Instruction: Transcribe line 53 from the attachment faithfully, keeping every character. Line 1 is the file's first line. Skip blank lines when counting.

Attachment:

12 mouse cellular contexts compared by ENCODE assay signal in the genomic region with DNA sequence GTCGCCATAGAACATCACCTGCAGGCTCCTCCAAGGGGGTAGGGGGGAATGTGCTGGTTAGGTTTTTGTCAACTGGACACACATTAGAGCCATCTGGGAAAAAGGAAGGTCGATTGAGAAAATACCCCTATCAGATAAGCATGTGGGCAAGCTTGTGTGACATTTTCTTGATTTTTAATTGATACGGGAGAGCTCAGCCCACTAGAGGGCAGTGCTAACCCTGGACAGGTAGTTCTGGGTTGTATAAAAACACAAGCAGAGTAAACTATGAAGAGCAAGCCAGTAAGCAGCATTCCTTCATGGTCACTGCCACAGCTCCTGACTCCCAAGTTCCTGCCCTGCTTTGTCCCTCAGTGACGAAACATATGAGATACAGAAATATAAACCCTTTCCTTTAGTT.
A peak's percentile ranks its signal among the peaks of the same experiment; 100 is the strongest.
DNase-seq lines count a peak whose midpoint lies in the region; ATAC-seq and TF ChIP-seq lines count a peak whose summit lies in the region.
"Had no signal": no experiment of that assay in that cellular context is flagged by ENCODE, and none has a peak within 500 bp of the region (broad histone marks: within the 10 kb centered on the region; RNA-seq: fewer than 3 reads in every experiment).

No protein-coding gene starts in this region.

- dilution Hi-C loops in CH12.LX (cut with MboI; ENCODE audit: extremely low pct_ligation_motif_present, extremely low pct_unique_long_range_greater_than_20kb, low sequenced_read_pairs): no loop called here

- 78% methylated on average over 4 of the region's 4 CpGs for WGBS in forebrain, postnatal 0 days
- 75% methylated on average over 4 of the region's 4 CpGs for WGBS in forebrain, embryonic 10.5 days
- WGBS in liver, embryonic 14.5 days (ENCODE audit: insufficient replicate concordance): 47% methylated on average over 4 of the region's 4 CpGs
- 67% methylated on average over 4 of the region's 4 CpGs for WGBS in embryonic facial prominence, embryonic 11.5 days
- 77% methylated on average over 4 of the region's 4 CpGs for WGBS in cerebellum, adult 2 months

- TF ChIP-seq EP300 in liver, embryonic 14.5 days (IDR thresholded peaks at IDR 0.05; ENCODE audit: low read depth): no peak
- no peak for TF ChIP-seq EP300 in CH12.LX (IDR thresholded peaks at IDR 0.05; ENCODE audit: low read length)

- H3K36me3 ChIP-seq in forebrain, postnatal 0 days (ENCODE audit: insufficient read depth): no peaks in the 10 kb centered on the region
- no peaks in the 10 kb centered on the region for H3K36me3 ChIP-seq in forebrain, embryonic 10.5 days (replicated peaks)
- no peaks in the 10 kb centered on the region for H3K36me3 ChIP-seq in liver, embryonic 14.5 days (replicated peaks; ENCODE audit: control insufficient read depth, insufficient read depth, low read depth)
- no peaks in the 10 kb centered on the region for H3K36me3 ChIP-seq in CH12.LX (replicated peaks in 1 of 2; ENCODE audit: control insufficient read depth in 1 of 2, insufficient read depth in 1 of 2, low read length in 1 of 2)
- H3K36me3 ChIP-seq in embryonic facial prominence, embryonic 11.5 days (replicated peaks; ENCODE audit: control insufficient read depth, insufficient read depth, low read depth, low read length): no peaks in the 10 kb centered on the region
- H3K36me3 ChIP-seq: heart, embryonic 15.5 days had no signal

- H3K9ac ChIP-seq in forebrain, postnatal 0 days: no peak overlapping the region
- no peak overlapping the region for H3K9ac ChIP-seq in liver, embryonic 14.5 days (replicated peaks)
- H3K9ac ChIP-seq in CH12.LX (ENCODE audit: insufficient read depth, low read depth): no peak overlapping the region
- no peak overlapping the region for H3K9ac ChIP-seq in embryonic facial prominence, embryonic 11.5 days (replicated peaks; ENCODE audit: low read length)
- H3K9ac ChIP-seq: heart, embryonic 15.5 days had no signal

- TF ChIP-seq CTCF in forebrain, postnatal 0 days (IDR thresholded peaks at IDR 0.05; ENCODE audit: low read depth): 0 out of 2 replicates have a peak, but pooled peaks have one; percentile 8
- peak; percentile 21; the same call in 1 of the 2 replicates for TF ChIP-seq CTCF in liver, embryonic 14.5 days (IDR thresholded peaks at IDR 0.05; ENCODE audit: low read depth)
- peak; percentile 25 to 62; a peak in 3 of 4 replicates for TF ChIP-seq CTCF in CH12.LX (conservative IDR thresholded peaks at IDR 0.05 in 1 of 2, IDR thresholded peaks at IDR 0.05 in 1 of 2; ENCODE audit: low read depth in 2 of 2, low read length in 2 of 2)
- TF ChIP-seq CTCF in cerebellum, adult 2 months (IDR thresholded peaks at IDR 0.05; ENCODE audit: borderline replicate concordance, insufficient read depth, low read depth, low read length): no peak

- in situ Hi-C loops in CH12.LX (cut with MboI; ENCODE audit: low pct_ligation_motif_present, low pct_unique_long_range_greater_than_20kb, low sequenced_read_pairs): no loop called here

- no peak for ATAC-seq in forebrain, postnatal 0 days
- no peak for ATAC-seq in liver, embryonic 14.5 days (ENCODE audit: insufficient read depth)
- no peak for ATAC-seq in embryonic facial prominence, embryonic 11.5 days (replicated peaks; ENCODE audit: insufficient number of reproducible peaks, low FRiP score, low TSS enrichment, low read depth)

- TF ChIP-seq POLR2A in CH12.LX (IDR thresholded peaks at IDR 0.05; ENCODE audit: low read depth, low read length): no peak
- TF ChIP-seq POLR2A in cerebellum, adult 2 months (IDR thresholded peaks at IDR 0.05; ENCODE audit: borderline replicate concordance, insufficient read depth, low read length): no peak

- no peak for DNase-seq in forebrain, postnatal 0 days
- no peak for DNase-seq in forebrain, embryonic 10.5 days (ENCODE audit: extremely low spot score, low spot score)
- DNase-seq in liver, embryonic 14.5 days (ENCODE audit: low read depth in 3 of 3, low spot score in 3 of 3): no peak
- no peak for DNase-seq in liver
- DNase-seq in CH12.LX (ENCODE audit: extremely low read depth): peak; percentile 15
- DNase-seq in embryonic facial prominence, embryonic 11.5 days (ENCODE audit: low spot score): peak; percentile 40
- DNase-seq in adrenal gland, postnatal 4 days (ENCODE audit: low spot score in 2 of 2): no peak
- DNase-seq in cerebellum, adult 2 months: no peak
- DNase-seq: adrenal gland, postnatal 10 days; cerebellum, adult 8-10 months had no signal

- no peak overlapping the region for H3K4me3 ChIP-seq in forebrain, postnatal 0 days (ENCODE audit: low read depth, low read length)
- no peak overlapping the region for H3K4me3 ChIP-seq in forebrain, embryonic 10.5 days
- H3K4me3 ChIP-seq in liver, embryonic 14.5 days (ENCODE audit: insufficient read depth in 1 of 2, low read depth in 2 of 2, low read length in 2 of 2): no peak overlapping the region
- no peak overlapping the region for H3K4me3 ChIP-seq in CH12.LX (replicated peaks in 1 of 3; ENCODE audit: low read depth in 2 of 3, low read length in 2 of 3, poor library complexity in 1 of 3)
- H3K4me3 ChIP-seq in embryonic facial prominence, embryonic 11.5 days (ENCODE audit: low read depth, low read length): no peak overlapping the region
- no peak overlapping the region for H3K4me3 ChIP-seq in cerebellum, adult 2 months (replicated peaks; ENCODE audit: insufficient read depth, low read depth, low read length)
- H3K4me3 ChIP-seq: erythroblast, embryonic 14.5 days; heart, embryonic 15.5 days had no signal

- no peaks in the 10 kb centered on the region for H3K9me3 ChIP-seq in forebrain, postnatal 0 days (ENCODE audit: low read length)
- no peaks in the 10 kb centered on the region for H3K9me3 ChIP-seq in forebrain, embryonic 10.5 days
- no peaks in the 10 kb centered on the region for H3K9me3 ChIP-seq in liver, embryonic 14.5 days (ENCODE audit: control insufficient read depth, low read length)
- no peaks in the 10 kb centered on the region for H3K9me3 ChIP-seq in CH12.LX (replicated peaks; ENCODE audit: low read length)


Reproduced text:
- no peaks in the 10 kb centered on the region for H3K9me3 ChIP-seq in liver, embryonic 14.5 days (ENCODE audit: control insufficient read depth, low read length)